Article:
LOMPOC-LOS ALAMOS - SANTA MARIA - SAN LUIS OBISPO
“This is the most beautiful place I’ve ever seen. I want to live here.”
It was a sentence I uttered in one form or another in every town we investigated. As we drove meandering highways through the rolling hills of the Central Coast, the seashores got more rugged, the towns smaller, the open space larger; palm trees were fewer and farther between. This was the California I’d always imagined, what had been peddled to tourists back East. L.A. suddenly seemed tacky and fake, and the prospect of returning home to asphalt, palm trees, and a lush, tropical “paradise” that was, in actuality, an unsustainable desert region that must go on a quest to find water every quarter of a century, seemed unappealing.
“We should move out here,” I said.
“Uh huh. And what would we do out here?”
“You’re the doctor...you can find work anywhere.”
“And what about you?”
“I’d be happy to work in an antique store down by the water, or that bakery back in Los Alamos.”
Brianna said nothing for awhile, the beautiful countryside whizzing past the window. “No concerts, no clubs, no gay-friendly enclaves, no coffee shops where you can go and chat with artists, debutantes, or other writers. We’re citified. It’s a beautiful place to visit”--she gestured vaguely at a valley in the distance--”but we’re not cut out to live here.”
I knew she was right, but I didn’t want her to be. I wanted to be the type of person who would be content to live in these small towns nestled in the valleys of wine country, or cradled in the tiny spots of land between the hills and the ocean. But, perhaps I had been citified, and that thought distressed me.
We were on our way to the small city of Santa Maria--which was only on our itinerary because I’d confused it with the town of Santa Mira from the movie Invasion of the Body Snatchers. I’d always had a penchant for old black and white horror films. Something I inherited from my mom. I remember her showing me the original Dracula and Frankenstein movies when I was little. I wasn’t scared. Something about the naivety and innocence of the Frankenstein monster resembled a child and when you watch that movie as a child, it makes a lifelong impression on any child. But, I digress…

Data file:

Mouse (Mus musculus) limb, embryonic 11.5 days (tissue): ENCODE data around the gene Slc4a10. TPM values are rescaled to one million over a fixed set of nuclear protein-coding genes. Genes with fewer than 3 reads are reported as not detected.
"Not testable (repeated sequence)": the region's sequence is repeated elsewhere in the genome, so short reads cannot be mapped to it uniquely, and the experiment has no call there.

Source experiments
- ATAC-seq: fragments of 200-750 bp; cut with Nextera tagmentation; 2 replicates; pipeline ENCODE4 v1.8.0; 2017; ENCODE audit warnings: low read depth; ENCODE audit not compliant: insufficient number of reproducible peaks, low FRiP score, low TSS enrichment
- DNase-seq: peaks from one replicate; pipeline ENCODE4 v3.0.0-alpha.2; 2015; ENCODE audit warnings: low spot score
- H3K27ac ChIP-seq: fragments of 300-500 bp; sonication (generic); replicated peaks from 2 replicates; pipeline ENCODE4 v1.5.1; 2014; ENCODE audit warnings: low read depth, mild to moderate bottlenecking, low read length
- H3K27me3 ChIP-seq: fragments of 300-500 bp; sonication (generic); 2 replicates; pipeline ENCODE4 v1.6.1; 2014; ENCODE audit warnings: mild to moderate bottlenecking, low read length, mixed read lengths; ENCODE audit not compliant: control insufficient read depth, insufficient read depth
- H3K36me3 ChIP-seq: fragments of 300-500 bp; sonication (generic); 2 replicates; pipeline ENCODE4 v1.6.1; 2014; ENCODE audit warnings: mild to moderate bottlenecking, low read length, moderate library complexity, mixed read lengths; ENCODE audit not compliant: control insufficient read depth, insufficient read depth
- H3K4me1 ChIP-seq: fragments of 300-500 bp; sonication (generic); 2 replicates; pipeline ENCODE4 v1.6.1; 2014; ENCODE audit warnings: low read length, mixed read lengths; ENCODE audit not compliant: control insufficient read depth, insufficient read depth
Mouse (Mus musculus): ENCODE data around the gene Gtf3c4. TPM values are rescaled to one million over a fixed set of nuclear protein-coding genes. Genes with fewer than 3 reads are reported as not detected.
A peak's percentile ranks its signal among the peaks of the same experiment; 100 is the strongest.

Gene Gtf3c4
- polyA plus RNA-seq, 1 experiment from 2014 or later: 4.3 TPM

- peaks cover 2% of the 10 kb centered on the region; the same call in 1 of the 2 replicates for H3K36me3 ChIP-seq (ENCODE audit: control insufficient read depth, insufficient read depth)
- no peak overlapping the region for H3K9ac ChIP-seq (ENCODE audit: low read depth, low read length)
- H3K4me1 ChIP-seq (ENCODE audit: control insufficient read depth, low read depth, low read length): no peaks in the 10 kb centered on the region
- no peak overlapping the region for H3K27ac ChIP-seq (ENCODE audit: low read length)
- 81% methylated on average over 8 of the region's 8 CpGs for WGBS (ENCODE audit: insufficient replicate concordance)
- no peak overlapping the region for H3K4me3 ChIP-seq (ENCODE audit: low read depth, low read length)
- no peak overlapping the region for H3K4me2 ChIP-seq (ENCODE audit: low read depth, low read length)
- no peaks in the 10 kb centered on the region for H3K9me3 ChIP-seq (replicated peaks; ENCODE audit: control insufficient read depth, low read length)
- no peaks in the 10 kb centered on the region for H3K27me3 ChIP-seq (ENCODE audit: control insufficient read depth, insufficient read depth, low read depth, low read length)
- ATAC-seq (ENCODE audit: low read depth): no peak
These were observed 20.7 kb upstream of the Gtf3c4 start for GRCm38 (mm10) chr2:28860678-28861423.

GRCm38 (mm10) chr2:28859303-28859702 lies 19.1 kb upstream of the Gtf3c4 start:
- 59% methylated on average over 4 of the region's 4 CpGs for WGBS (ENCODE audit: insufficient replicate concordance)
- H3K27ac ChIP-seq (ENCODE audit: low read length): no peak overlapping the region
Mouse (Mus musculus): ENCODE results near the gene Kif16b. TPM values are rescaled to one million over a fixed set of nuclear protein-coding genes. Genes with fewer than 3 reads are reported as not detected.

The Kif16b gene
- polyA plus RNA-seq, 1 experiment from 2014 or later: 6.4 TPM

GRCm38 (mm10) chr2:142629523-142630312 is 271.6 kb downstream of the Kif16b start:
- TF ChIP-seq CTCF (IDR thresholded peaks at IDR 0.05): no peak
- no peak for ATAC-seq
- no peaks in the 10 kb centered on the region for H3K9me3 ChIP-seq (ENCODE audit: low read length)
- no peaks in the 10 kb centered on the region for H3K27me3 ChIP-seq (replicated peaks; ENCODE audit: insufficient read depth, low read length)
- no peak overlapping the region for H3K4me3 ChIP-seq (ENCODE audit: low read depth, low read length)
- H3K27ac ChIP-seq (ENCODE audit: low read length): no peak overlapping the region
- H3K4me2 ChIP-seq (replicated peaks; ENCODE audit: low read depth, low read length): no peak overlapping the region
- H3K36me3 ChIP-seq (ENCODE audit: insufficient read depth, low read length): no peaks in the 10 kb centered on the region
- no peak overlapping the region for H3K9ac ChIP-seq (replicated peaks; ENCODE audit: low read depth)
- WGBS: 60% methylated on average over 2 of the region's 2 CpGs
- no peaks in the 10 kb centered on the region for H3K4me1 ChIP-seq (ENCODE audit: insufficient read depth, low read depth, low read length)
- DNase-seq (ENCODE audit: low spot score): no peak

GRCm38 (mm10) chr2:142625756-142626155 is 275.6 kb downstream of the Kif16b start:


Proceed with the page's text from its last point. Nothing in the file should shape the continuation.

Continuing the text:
Not only was Santa Maria not Santa Mira, Santa Mira turned out to be completely fictional. The town I thought I was going to see didn’t exist. I don’t know what emotion consumed me more: embarrassment or disappointment. The town--the real one, Santa Maria that is--had one of the last remaining drive-in movie theaters in the country, and for some reason, I had assumed they would show Invasion of the Body Snatchers every night, and that I’d roll into town and end up lying in the back of our car--hatchback open, seats folded down, blankets spread out--with my beloved, hand and hand, the way we spent many a date back in high school.
When we were growing up, the drive-in was the place. Brianna’s dad had a truck, so did my mom, so most dates were spent spooning in the back of a truck bed on a pile of blankets. We had the opportunity recreate our high school experience. It seemed as if fate were playing a role here. It all came together so perfectly. It seemed...right. All the planets had aligned.
Yeah, except they were showing some kid’s movie--a Pixar something-or-other--and we were just too “grown up” for that.
Thanks but no thanks, Santa Maria!
When we first coasted into town, we had no idea where we were going or what we were going to do. We pulled into a restaurant to use as a kind of basecamp, and had coffee while we figured out what the area had to offer. A local guy at the counter overheard us and offered some suggestions--lighthouse tours and museums, hiking trails, a certain bed and breakfast in Morro Bay, camping on Pismo Beach. Turns out he was from San Diego and came up to the Central Coast with his wife, fell in love with the place, and basically never went back to SoCal.
So camping on the beach would be our next big adventure. But first, walls of gum awaited us in San Luis Obispo…
No, that’s not a typo. There is an alleyway covered in old chewed up bubblegum. I didn’t know why; I didn’t care to know why. But for some reason, my wife desperately needed to see this.
After we couldn’t get a room at the quirky and world-famous Madonna Inn--a motel known for its insane architecture, amazing breakfast, and wildly creative themed rooms--SLO was kind of off the table. But since Santa Mira--er, Maria--had been a bust, we had nothing else to do, so we were on our way to see old bubblegum.
I didn’t know what to expect. A sculpture perhaps? What kind of “attraction” was old chewed up gum? Well, Bubblegum Alley, as it is known, is pretty much what it sounds like: a narrow alleyway, the walls on either side of which, are covered with years and years worth of old gum. People at the far end of the alley were sticking their own gum to the walls as I stood there dumbfounded, trying not to gag. There must have been germs from a thousand gallons of saliva lurking down there.
Brianna wanted to walk down the alley--I don’t know, just to say she did it, I guess. But she was going solo. No way in hell I was setting foot in that life-size petri dish.
So yes, we’d seen the world’s largest fig tree, a wall smeared with old gum, and a potential murder crime scene in a cave. Who needs Rome or Paris for a honeymoon?
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